WASHINGTON – At the height of the pandemic, displaced workers flooded state unemployment insurance systems across the nation with requests for assistance and benefits, exposing many antiquated systems and their vulnerabilities. The pandemic exposed disparities in access to benefits affecting women, communities of color and other marginalized workers at a higher rate and often delayed delivery of much needed financial support and services.
With funding in the American Rescue Plan Act, the U.S. Department of Labor today announced up to $15 million in grants to states and territories to help address disparities and continue to strengthen state UI systems by helping workers understand the application process for claiming and receiving benefits and related services.
The funding opportunity announcement is the most recent step in a continuing effort by the department to improve access and integrity of the nation’s unemployment insurance program. On Aug. 11, 2021, the department announced plans to modernize the UI system, combat fraud and address equity. This effort continued with the creation of the Office of UI Modernization to oversee the use of American Rescue Plan Act funding on Aug. 31, 2021. One month later, on Sept. 30, the department announced the award of $195.7 million in grant funding to detect and combat UI fraud.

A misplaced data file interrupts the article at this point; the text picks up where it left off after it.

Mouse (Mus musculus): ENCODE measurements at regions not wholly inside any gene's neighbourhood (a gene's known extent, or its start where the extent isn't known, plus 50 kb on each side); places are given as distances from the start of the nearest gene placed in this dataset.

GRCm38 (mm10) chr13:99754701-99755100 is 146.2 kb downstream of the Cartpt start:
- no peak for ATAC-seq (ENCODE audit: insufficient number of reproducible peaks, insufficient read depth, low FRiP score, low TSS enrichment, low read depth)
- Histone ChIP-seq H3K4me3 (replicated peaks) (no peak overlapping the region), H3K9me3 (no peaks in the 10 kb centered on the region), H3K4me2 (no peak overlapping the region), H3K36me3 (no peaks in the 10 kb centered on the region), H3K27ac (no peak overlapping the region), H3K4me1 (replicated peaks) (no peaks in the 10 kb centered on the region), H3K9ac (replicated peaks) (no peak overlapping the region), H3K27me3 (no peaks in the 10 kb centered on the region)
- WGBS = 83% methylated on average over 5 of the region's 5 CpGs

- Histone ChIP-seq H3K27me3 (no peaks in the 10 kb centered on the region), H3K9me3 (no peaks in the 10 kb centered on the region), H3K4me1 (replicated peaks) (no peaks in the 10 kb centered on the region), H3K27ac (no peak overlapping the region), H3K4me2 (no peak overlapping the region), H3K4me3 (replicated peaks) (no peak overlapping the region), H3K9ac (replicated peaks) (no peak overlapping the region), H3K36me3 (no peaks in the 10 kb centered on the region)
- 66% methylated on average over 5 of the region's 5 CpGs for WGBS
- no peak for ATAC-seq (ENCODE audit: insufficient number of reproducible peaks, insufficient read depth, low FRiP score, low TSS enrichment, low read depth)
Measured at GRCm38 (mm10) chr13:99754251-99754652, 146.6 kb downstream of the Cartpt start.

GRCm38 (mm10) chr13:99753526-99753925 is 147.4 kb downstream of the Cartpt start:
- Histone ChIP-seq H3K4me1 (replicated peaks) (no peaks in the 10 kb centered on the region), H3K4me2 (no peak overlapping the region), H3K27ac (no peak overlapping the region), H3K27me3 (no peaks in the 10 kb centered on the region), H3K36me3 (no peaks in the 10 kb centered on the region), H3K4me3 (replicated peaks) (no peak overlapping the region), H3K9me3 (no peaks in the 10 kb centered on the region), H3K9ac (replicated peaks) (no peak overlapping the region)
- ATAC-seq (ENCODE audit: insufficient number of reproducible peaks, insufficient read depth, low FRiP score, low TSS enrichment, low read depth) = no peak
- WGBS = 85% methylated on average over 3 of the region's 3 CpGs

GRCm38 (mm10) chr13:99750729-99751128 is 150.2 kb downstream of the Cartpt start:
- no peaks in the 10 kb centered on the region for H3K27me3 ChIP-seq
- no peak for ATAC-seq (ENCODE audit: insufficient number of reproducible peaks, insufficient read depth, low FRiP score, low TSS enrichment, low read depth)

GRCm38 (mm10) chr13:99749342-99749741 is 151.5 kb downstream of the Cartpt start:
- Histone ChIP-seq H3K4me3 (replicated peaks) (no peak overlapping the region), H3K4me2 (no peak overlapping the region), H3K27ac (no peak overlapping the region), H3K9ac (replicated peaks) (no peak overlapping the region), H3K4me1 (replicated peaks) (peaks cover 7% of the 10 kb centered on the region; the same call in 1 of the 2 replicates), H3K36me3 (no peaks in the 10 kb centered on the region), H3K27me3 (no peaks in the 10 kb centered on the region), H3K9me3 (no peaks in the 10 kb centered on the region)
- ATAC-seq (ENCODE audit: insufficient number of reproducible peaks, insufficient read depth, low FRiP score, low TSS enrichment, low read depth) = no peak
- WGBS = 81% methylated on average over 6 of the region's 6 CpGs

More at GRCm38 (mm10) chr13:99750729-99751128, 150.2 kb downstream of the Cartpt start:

The department will award American Rescue Plan Act UI Navigator grants to states to partner with community-based organizations to deliver outreach, training, education and general assistance with completing applications for unemployment benefits. Community-based organizations include labor unions or other entities representing workers, colleges or other institutions of higher education and other nonprofit groups. States are encouraged to partner with American Indian/Native American Tribal governments.
The department will award up to $3 million in funding to each state selected. The UI Navigator Program will enable states to deliver timely benefits to all workers, with an emphasis on women; racial and ethnic minorities, including Blacks, Hispanics, American Indian and Native Americans, Asian Americans, Native Hawaiians, Pacific Islanders and Indigenous Persons; low-wage workers; individuals with disabilities; members of religious minorities; LGTBQI+ individuals; individuals with limited English proficiency; formerly incarcerated individuals and individuals living in rural areas. States may apply for grants through March 31, 2022.